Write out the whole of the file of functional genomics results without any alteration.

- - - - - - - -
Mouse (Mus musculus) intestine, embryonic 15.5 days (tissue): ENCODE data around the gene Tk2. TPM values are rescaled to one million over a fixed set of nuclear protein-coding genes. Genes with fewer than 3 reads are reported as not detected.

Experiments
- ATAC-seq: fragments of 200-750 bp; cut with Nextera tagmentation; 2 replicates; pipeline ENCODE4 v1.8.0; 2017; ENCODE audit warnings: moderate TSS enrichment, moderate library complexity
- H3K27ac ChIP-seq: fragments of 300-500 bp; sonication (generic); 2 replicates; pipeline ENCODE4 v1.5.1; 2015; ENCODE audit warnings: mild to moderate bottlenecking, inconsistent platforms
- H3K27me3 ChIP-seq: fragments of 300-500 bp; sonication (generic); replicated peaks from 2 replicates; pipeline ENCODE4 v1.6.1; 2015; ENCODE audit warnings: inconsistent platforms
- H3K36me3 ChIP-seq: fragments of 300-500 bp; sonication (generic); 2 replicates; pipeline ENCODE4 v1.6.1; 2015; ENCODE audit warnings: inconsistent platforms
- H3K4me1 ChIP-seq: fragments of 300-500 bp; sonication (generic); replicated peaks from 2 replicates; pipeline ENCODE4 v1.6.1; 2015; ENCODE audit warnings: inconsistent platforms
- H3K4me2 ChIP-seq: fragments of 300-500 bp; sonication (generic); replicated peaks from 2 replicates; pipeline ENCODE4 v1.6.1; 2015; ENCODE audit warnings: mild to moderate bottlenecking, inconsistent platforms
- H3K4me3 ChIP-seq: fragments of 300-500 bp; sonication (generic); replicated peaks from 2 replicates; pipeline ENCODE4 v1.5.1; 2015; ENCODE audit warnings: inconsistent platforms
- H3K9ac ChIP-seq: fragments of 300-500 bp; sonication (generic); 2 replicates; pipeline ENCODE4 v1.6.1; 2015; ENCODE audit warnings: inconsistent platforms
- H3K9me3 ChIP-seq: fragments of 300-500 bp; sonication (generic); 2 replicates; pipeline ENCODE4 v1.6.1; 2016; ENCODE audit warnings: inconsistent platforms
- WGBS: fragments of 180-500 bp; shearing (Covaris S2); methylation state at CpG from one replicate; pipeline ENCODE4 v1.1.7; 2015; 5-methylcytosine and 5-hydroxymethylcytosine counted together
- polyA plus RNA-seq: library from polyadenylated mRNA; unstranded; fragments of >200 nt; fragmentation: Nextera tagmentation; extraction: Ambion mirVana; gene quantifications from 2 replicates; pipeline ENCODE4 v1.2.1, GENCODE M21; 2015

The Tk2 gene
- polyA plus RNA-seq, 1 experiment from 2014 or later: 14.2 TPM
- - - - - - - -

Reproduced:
Mouse (Mus musculus) intestine, embryonic 15.5 days (tissue): ENCODE data around the gene Tk2. TPM values are rescaled to one million over a fixed set of nuclear protein-coding genes. Genes with fewer than 3 reads are reported as not detected.

Experiments
- ATAC-seq: fragments of 200-750 bp; cut with Nextera tagmentation; 2 replicates; pipeline ENCODE4 v1.8.0; 2017; ENCODE audit warnings: moderate TSS enrichment, moderate library complexity
- H3K27ac ChIP-seq: fragments of 300-500 bp; sonication (generic); 2 replicates; pipeline ENCODE4 v1.5.1; 2015; ENCODE audit warnings: mild to moderate bottlenecking, inconsistent platforms
- H3K27me3 ChIP-seq: fragments of 300-500 bp; sonication (generic); replicated peaks from 2 replicates; pipeline ENCODE4 v1.6.1; 2015; ENCODE audit warnings: inconsistent platforms
- H3K36me3 ChIP-seq: fragments of 300-500 bp; sonication (generic); 2 replicates; pipeline ENCODE4 v1.6.1; 2015; ENCODE audit warnings: inconsistent platforms
- H3K4me1 ChIP-seq: fragments of 300-500 bp; sonication (generic); replicated peaks from 2 replicates; pipeline ENCODE4 v1.6.1; 2015; ENCODE audit warnings: inconsistent platforms
- H3K4me2 ChIP-seq: fragments of 300-500 bp; sonication (generic); replicated peaks from 2 replicates; pipeline ENCODE4 v1.6.1; 2015; ENCODE audit warnings: mild to moderate bottlenecking, inconsistent platforms
- H3K4me3 ChIP-seq: fragments of 300-500 bp; sonication (generic); replicated peaks from 2 replicates; pipeline ENCODE4 v1.5.1; 2015; ENCODE audit warnings: inconsistent platforms
- H3K9ac ChIP-seq: fragments of 300-500 bp; sonication (generic); 2 replicates; pipeline ENCODE4 v1.6.1; 2015; ENCODE audit warnings: inconsistent platforms
- H3K9me3 ChIP-seq: fragments of 300-500 bp; sonication (generic); 2 replicates; pipeline ENCODE4 v1.6.1; 2016; ENCODE audit warnings: inconsistent platforms
- WGBS: fragments of 180-500 bp; shearing (Covaris S2); methylation state at CpG from one replicate; pipeline ENCODE4 v1.1.7; 2015; 5-methylcytosine and 5-hydroxymethylcytosine counted together
- polyA plus RNA-seq: library from polyadenylated mRNA; unstranded; fragments of >200 nt; fragmentation: Nextera tagmentation; extraction: Ambion mirVana; gene quantifications from 2 replicates; pipeline ENCODE4 v1.2.1, GENCODE M21; 2015

The Tk2 gene
- polyA plus RNA-seq, 1 experiment from 2014 or later: 14.2 TPM